Come in, come in. Sit down in front of a little fire on this tangy evening. Have you ever tried quince jelly on a slice of manchego? People like it with a Spanish red, but I prefer this lightly chilled sherry. Somehow impertinent yet ingratiating, isn’t it? Shall I put something on the stereo? Segovia? Mahler? Sun Ra? Ray Conniff?
Ah yes, you wanted to know about some of the stuff coming out on Blu-ray. I can but point you in a few directions that may appeal. First, let’s consider two 21st century American classics put out by Criterion with all their typical bells and whistles.
Punch Drunk Love (2002) follows the whimsical attempts at romance between lonely, frustrated salesman Barry (Adam Sandler) and the winsome Lena (Emily Watson). The relationship is nearly ruined by a crazy scumbag (Philip Seymour Hoffman) who tries to swindle Barry with charges to a phone-sex line. The film is unpredictable and off-center, to say the least, and dotted with curious references to the mythology of Atlas, seen on a moving truck, who bears the world on his shoulders and has seven daughters — as Barry has seven sisters.
Filmmaker Paul Thomas Anderson has explained that he loves Sandler’s movies, which are mostly critically disdained but very popular. He specifically loves their hostility. Sandler’s kind of a hostile vulgar variant of the Jerry Lewis persona: an unlikeable klutz who wants to be loved but got little of it from American critics. Both Lewis and Sandler use obnoxiousness to distract from their naked sentimentality, although the real difference is that Lewis was a visual stylist who directed his own pictures with a kind of literalized cartoonishness.
He learned from Frank Tashlin, a real cartoon director who did several of the Dean Martin / Jerry Lewis movies. To the French, Lewis was a typically American narcissistic child. That puts Sandler in a tradition that includes the Three Stooges and Lou Costello. Forgive me; I get to wandering. Try some of these olives.
Anyway, it was a coup for Anderson to convince Sandler to make this film, in which his hero does have anger management issues, but Sandler’s fans stayed staunchly away from what feels like an anti-Sandler movie and very much one of Anderson’s personal eccentricities wandering down its own vital tangents. It could be said that gentle awkwardness is the film’s dominant tone and even its vision of American life, that modern alienation breeds either hostility or a lost sweetness, or both.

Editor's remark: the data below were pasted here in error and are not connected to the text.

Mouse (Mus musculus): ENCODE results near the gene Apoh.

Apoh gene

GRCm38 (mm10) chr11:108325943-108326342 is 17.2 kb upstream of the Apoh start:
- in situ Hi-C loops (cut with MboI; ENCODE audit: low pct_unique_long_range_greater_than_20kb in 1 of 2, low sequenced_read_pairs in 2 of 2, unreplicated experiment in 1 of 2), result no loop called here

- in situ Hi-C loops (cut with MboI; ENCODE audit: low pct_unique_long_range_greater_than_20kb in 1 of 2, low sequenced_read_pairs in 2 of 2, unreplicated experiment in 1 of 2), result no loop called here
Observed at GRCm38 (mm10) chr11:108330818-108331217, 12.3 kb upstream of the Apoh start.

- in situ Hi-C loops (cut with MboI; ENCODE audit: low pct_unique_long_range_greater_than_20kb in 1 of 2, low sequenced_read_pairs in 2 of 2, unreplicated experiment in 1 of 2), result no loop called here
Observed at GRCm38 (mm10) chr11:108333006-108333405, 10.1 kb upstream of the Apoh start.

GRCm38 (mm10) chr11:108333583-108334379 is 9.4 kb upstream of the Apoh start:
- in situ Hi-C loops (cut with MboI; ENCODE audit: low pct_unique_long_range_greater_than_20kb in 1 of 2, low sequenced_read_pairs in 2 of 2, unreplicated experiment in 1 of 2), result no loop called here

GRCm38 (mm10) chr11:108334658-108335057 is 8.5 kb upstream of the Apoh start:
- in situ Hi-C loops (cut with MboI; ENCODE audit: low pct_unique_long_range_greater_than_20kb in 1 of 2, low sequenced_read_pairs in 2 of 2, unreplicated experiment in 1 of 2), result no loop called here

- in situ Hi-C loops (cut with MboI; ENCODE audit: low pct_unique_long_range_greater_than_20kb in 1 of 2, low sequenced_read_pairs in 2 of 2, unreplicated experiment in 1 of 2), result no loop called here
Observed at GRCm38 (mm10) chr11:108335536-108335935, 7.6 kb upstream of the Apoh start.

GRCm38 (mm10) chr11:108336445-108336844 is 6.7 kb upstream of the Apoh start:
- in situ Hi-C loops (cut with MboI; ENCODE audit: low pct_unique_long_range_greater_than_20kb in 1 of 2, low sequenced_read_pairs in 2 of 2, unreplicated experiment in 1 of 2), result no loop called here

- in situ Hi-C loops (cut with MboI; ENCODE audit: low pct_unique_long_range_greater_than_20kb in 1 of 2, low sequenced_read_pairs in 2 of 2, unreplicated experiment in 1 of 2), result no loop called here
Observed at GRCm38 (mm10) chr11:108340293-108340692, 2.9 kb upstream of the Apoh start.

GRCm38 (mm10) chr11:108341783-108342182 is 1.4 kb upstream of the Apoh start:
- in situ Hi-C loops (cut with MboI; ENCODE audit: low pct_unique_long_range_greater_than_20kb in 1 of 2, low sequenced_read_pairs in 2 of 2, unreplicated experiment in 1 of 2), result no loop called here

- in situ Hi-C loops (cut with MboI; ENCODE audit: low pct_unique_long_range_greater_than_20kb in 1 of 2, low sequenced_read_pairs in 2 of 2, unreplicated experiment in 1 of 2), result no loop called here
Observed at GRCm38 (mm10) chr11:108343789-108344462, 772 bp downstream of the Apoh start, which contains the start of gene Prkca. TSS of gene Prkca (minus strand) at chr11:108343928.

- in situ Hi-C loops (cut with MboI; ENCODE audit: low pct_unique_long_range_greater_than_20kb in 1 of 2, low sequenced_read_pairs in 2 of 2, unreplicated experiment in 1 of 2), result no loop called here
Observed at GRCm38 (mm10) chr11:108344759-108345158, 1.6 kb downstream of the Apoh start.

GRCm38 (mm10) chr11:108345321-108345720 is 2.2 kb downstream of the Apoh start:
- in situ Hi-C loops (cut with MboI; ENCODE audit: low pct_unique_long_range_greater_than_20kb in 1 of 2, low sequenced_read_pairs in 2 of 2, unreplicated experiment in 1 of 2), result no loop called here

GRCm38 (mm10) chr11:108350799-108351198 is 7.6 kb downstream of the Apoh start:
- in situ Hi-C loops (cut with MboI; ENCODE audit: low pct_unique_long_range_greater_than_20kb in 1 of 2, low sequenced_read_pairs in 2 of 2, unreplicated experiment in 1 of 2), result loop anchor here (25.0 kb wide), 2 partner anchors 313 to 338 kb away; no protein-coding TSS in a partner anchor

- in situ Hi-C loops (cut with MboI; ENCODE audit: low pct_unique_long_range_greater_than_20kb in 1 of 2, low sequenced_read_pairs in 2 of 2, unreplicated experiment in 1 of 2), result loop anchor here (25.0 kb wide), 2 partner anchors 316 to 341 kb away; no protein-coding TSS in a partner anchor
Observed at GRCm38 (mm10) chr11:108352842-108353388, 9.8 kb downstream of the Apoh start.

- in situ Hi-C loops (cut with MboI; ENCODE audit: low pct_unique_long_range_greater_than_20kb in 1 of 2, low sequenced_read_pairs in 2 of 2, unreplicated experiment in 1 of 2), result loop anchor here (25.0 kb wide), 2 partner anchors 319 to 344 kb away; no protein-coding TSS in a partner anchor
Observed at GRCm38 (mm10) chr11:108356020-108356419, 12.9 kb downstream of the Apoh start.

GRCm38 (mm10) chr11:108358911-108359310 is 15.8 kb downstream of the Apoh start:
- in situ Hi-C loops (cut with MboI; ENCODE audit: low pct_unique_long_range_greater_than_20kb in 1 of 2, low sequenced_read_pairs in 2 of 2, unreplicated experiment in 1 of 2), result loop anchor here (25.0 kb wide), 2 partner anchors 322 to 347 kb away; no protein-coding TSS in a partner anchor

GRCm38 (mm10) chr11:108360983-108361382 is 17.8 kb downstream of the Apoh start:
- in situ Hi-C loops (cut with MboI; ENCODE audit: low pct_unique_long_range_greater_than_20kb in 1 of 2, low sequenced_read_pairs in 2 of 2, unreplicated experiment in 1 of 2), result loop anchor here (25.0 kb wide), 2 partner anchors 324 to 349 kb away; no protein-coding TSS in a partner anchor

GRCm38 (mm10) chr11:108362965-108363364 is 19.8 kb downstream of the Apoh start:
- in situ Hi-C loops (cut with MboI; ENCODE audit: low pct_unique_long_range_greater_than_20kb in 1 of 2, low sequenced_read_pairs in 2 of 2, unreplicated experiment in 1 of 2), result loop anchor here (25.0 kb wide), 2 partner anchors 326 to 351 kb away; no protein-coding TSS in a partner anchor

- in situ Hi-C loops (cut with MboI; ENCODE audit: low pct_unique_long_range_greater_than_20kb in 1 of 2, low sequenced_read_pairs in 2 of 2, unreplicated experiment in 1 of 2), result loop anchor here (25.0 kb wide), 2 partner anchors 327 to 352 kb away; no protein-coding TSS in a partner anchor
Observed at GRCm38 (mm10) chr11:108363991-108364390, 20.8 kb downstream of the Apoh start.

Anderson frequently mentions Robert Altman as an inspiration, and this film uses Shelley Duvall’s recording of one of Harry Nilsson’s songs from Altman’s Popeye (1980) so that Watson’s character (or even Sandler’s) seems to be channeling Olive Oyl. Like Popeye, Barry keeps evincing surprising displays of strength that should be impossible.
Any movie that makes a fetish of a Popeye song is worth watching, although the major musical contributor is Jon Brion, a musician-composer-producer who allowed his own cartoonish eccentric impulses to pop throughout a picture in which Sandler plunks on a harmonium. New extras include an interview with Brion, who explains why most soundtracks are boring.
Another creator involved in the film was the abstract painter and video artist Jeremy Blake, whose rich, bright, spectra-like abstractions punctuate the film along with the Popeye song. Blake apparently drowned himself in 2007, shortly after the suicide of his girlfriend. His story, along with a look at some of his works, is discussed by two art curators in an excellent bonus feature.
If you ever wonder why certain elements get tossed into a movie, remember: beauty never needs to be justified. It’s beauty! There can’t be too much, and generally, there’s way too little. Music, colors, gestures, even nudity — the more gratuitous they seem, the more necessary really. Do we justify sunlight? The moon?
Okay, that’s what I need to put on, do you know Rautavaara? Mystical Finnish composer, “Cantus Arcticus” has bird song. Let this blow you away. If you love the birds, we can go full metal Messiaen, but hold that thought.
Adam Sandler and Emily Watson in Punch-Drunk Love (2002)
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The Squid and the Whale (2005)
I was going to say: the other movie came out a few years later. Yielding so much while clocking in at a brisk 80 minutes, writer-director Noah Baumbach’s The Squid and the Whale (2005) is superficially a high-art Manhattan movie. The story amounts to carefully observed snapshots of a disintegrating marriage, with Jeff Daniels and Laura Linney as the couple, and it’s all reflected through the teenage son (Jesse Eisenberg) and his younger brother (Owen Kline). That sounds hideous enough, but the logline doesn’t capture it.
No, I’ve never had squid. Not much on the chewier seafoods. Now, pangasius with a dash of butter is a light forkful of heaven. It’s also called basa, and by coincidence, I’m about to rustle some up with gluten-free breadcrumbs.
Back to Baumbach, people naturally make the Woody Allen connection. As with Allen’s Husbands and Wives (1992), it’s a merciless exposure of everyone’s foibles, but with compassion. The real subject is maturity: how the teen realizes through his own screw-ups that he can be just as pretentious a jerk as his dad. At last he’s able to confront the museum’s squid and whale without averting his gaze through a childish mix of fear and love. When he looks at the two beasts engaged in mortal battle, he sees them objectively as predators and compassionately as products of their nature. It’s a very “New Yorker magazine” kind of epiphany, and a rare example where this kind of thing works in cinema.
I know, it’s a little unreasonable that the parents don’t recognize a famous Pink Floyd song in that one crucial scene, but you just have to go with it. In the context of their son performing a song he wrote, maybe they would be fooled and only unconsciously realize why they recognize a great song.